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Big buyout houses break all rules

Big buyout houses break all rules
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First Published: Mon, Jun 11 2007. 12 36 AM IST
Updated: Mon, Jun 11 2007. 12 36 AM IST
Value investors have just a few fundamental rules they follow religiously in the hope of beating the market: buy low and sell high; maintain an investment portfolio concentrated in relatively few companies; and take contrarian bets. Warren Buffett says that when he buys a stock, he thinks as if he’s buying the whole company. Private equity figures often claim to act like value investors also. Perhaps that used to be the case. But nowadays the big buyout houses are breaking all the rules laid down by Buffett’s mentor, Ben Graham.
This year, the equity markets have touched all-time highs. Renowned value investors, like Seth Klarman of the Baupost Group, are holding back. But private equity firms are spending their huge war chests at record pace. Nearly $500 billion in private equity deals have been completed this year. That’s more than double the amount in the same period last year, according to Dealogic. Blackstone has bought over 30 companies since January 2006, covering a variety of sectors from technology firm Freescale Semiconductor to Michaels Stores, a craft retailer. The firm now has around 55 companies in its private equity portfolio, up from 36 in 1999. Still that’s nothing compared to Carlyle, which owns hundreds of companies. John Maynard Keynes, another pioneer of value investing, warned against excessive diversification. The British economist claimed that as an investor he was personally unable to understand more than 50 companies at a time. Sure, Blackstone has hired more people to watch over day-to-day operations at their portfolio companies. But the founder, Steve Schwarzman, is said to be the man with the magic touch, who oversees all its investments. With Blackstone’s IPO around the corner and the firm rapidly raising new funds, there’s a danger of investment overstretch.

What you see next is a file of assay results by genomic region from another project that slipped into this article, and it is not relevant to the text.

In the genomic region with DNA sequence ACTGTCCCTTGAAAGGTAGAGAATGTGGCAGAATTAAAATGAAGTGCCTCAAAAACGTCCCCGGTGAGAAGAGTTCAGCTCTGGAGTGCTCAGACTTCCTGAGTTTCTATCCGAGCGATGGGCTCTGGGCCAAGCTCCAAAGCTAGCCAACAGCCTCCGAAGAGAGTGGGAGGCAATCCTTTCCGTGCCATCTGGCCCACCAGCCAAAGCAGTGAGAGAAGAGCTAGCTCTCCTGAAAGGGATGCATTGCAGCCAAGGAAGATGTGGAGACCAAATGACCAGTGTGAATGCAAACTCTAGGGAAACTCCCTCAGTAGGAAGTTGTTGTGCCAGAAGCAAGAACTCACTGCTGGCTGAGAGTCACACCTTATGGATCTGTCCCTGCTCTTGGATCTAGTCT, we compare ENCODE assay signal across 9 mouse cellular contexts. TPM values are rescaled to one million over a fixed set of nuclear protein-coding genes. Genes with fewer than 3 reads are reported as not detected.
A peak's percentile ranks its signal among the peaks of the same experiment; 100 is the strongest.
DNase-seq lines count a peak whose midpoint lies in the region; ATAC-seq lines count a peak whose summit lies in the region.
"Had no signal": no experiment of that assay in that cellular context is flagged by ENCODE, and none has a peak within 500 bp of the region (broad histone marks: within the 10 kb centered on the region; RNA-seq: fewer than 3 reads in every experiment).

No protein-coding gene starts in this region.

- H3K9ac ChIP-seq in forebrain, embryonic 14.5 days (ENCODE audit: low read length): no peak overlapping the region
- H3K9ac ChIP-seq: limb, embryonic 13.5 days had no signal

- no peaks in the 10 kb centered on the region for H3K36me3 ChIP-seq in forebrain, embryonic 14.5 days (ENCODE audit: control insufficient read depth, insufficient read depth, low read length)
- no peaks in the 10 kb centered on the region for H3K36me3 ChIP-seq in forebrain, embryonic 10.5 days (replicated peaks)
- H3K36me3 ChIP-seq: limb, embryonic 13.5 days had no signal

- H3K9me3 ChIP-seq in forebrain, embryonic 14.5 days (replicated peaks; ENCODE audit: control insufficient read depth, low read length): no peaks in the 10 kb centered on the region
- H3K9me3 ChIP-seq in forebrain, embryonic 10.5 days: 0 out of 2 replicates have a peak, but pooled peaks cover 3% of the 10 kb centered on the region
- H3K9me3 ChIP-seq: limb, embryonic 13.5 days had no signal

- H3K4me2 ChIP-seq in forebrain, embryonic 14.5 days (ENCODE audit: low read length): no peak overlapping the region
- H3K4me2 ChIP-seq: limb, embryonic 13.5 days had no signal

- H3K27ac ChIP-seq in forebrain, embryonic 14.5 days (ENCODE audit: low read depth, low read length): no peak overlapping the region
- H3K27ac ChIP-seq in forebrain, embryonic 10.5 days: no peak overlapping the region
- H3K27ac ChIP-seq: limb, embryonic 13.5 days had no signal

Still, there is at least one private equity firm which has found a way to grow quickly while sticking to the value-investing rules. Recently, Cerberus placed a large contrarian bet when it bought Chrysler for $7.4billion. True, the firm’s portfolio now consists of 54 companies, but many of them are in the auto business. If Detroit continues along its abysmal path, Cerberus’s investors will be disappointed. But at least Stephen Feinberg’s outfit will have conformed to the value investors’ maxim, expressed so eloquently by Mark Twain: “Put all your eggs in one basket and watch that basket.”
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First Published: Mon, Jun 11 2007. 12 36 AM IST